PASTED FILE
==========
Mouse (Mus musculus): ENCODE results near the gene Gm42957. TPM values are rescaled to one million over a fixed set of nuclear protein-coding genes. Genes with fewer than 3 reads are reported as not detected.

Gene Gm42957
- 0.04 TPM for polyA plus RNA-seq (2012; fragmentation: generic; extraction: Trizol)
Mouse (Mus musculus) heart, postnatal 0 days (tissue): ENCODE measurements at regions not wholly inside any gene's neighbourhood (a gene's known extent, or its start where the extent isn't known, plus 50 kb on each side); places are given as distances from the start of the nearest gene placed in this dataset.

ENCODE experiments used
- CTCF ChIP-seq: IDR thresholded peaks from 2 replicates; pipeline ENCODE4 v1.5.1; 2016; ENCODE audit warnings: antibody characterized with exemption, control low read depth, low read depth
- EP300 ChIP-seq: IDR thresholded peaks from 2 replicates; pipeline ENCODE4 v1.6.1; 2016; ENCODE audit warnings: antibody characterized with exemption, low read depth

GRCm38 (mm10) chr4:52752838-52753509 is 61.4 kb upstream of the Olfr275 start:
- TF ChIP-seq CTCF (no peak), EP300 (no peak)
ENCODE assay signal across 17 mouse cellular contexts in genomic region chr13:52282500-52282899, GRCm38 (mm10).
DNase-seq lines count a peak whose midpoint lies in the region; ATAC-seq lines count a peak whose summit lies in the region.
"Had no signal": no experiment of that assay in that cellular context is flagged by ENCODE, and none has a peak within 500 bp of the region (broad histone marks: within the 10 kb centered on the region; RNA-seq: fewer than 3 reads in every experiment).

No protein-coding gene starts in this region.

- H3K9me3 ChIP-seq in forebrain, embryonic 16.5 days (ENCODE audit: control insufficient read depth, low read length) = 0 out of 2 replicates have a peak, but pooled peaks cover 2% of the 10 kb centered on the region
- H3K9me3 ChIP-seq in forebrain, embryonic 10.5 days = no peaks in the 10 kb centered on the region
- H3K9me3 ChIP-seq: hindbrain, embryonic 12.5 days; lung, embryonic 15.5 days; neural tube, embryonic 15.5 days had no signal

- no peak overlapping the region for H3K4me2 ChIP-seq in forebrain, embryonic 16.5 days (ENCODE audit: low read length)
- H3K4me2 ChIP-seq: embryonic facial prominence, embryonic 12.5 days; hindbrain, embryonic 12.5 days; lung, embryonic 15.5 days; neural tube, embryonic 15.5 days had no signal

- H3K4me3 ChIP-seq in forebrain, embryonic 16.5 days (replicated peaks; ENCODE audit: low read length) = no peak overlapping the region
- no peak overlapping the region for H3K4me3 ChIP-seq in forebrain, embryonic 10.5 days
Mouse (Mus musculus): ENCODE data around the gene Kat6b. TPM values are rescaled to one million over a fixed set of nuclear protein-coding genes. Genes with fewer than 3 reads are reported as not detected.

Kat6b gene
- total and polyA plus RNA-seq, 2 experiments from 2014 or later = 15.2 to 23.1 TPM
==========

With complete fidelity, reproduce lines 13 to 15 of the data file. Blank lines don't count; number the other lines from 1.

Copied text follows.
No protein-coding gene starts in this region.

- H3K9me3 ChIP-seq in forebrain, embryonic 16.5 days (ENCODE audit: control insufficient read depth, low read length) = 0 out of 2 replicates have a peak, but pooled peaks cover 2% of the 10 kb centered on the region
- H3K9me3 ChIP-seq in forebrain, embryonic 10.5 days = no peaks in the 10 kb centered on the region